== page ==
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If you do an image search for “quantum mechanics” you will find a lot of equations that contain
things which look like this or this or maybe also that. These things are what it called
the “bra-ket” notation. What does this mean? How do you calculate with it? And is
quantum mechanics really as difficult as they say? This is what we will talk about today.
I know that quantum mechanics is supposedly impossible to understand, but trust me when
I say the difficulty is not in the mathematics. The mathematics of quantum mechanics looks
more intimidating than it really is. To see how it works, let us have a look at
how physicists write wave-functions. The wave-function, to remind you, is what we use in quantum mechanics
to describe everything. There’s a wave-function for electrons, a wave-function for atoms,
a wave-function for Schrödinger’s cat, and so on.
The wave-function is a vector, just like the ones we learned about in school. In a three-dimensional
space, you can think of a vector as an arrow pointing from the origin of the coordinate
system to any point. You can choose a particularly convenient basis in that space, typically
these are three orthogonal vectors, each with a length of one. These basis vectors can be
written as columns of numbers which each have one entry that equals one and all other entries
equal to zero. You can then write an arbitrary vector as a sum of those basis vectors with
coefficients in front of them, say (2,3,0). These coefficients are just numbers and you
can collect them in one column. So far, so good.
Now, the wave-function in quantum mechanics is a vector just like that, except it’s
not a vector in the space we see around us, but a vector in an abstract mathematical thing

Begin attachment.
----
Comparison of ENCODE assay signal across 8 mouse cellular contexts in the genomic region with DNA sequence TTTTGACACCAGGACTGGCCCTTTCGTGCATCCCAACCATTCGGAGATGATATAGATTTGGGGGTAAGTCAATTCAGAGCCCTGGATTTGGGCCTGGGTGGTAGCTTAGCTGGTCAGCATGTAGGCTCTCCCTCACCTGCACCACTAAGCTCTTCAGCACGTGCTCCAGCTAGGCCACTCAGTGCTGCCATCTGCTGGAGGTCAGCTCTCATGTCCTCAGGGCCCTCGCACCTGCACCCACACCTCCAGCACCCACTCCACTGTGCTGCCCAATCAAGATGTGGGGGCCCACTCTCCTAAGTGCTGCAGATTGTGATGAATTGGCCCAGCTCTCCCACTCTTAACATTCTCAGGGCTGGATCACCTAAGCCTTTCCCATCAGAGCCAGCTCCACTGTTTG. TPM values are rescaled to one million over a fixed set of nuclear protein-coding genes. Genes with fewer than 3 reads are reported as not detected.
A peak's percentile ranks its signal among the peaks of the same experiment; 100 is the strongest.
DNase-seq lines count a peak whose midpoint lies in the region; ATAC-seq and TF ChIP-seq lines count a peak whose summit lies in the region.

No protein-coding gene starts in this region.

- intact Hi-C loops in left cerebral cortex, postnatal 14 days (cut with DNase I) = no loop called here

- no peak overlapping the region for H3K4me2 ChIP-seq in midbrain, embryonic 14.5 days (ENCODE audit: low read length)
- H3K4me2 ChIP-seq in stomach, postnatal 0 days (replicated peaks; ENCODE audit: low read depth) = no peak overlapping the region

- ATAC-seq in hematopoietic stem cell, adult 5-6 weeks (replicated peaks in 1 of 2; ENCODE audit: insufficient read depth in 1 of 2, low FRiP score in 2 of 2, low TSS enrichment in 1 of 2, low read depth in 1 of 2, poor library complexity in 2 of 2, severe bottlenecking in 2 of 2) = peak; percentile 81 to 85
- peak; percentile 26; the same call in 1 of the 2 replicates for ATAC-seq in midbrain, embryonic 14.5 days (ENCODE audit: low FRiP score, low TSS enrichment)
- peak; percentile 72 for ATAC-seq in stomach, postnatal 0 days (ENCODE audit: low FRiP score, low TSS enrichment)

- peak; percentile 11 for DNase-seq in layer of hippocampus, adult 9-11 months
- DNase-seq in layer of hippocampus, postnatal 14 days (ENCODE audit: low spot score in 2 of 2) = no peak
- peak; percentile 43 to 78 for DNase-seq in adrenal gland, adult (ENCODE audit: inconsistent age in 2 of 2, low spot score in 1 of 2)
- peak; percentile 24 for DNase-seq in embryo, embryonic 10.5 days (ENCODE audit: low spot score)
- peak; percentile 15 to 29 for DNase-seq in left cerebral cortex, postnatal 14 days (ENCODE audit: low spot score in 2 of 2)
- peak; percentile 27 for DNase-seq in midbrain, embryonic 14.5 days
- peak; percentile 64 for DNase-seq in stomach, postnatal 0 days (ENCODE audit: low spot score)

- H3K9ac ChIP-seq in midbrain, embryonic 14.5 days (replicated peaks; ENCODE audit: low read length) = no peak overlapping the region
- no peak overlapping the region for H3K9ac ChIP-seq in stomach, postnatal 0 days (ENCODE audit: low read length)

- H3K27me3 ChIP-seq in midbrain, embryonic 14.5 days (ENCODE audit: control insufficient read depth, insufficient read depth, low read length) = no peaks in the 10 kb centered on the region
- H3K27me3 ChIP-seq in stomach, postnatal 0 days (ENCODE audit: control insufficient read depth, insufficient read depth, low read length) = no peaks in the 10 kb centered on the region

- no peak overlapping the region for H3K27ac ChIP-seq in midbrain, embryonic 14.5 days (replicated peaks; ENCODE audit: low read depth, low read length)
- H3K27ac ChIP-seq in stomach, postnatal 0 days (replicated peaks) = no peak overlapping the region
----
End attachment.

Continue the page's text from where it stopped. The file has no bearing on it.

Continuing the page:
called a Hilbert-space. One of the most important differences between the wave-function and
vectors that describe directions in space is that the coefficients in quantum mechanics
are not real numbers but complex numbers, so they in general have a non-zero imaginary
part. These complex numbers can be “conjugated” which is usually denoted with a star superscript
and just means you change the sign of the imaginary part.
So the complex numbers make quantum mechanics different from your school math. But the biggest
difference is really just the notation. In quantum mechanics, we do not write vectors
with arrows. Instead we write them with these funny brackets.
Why? Well, for one because it’s convention. But it’s also a convenient way to keep track
of whether a vector is a row or a column vector. The ones we talked about so far are column-vectors.
If you have a row-vector instead, you draw the bracket on the other side. You have to
watch out here because in quantum mechanics, if you convert a row vector to a column vector,
you also have to take the complex conjugate of the coefficients.
This notation was the idea of Paul Dirac and is called the bra-ket notation. The left side,
the row vector, is the “bra” and the right side, the column vector, is the “ket”.
You can use this notation for example to write a scalar product conveniently as a “bra-ket”.
The scalar product between two vectors is the sum over the products of the coefficients.
Again, don’t forget that the bra-vector has complex conjugates on the coefficients.
Now, in quantum mechanics, all the vectors describe probabilities. And usually you chose
the basis in your space so that the basis vectors correspond to possible measurement
outcomes. The probability of a particular measurement outcome is then the absolute square